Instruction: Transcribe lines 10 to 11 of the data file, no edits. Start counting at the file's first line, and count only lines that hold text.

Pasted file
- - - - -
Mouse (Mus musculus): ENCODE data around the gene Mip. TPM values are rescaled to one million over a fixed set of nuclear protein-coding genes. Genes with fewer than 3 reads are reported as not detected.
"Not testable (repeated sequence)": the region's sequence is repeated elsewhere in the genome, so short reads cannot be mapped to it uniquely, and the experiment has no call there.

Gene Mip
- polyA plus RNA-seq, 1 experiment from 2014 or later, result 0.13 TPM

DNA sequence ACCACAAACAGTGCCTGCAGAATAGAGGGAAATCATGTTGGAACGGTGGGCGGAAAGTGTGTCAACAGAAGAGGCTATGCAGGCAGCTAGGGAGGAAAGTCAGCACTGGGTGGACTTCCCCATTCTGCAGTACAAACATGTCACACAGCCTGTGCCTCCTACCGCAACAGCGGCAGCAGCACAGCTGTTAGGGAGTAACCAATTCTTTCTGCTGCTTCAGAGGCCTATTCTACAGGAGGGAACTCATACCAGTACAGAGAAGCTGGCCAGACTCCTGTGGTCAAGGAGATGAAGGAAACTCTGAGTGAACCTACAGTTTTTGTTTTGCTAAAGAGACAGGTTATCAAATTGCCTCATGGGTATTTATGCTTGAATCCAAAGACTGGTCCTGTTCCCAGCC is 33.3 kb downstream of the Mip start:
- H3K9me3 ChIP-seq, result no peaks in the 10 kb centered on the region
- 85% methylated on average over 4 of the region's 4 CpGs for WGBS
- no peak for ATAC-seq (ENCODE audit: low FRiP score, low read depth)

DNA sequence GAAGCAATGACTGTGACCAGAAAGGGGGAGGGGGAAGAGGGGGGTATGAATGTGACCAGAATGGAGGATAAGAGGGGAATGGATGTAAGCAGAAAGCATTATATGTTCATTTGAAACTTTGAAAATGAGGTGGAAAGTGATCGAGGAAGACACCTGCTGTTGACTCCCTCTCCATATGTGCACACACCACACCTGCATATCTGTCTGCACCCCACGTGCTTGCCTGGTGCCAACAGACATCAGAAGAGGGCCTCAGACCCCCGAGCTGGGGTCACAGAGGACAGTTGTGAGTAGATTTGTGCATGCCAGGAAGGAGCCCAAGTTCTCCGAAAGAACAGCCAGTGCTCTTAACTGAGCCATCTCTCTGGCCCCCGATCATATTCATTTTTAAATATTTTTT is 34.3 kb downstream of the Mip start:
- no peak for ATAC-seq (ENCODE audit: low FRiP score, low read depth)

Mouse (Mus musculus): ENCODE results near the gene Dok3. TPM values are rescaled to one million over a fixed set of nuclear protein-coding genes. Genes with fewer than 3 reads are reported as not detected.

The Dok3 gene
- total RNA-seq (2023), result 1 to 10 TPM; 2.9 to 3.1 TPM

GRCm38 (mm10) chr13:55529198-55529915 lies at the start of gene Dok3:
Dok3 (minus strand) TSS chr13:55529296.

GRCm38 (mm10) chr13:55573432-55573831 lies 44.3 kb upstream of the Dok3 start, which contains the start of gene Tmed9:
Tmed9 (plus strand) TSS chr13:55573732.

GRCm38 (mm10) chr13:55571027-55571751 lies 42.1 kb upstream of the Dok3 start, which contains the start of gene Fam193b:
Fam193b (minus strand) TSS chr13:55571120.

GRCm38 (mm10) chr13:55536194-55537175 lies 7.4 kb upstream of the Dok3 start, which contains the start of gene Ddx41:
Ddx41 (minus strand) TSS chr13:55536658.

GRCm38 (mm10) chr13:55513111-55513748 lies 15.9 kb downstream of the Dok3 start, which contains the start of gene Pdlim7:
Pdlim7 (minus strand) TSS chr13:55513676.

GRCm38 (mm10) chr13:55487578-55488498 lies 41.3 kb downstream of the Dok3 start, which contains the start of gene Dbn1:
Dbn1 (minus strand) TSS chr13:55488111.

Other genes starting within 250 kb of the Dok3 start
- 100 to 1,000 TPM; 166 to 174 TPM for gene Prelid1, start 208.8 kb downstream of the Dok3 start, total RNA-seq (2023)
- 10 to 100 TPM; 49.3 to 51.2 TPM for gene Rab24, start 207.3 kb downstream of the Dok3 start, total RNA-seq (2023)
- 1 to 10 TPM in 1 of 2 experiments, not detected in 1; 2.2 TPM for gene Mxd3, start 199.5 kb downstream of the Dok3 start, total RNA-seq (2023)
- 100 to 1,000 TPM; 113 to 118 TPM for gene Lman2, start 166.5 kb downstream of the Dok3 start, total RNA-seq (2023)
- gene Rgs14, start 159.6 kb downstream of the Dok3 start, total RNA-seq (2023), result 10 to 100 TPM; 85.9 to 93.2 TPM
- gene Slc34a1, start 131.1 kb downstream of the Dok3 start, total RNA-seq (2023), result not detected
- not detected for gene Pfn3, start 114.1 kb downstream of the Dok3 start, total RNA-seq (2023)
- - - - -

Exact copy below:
- no peak for ATAC-seq (ENCODE audit: low FRiP score, low read depth)

Mouse (Mus musculus): ENCODE results near the gene Dok3. TPM values are rescaled to one million over a fixed set of nuclear protein-coding genes. Genes with fewer than 3 reads are reported as not detected.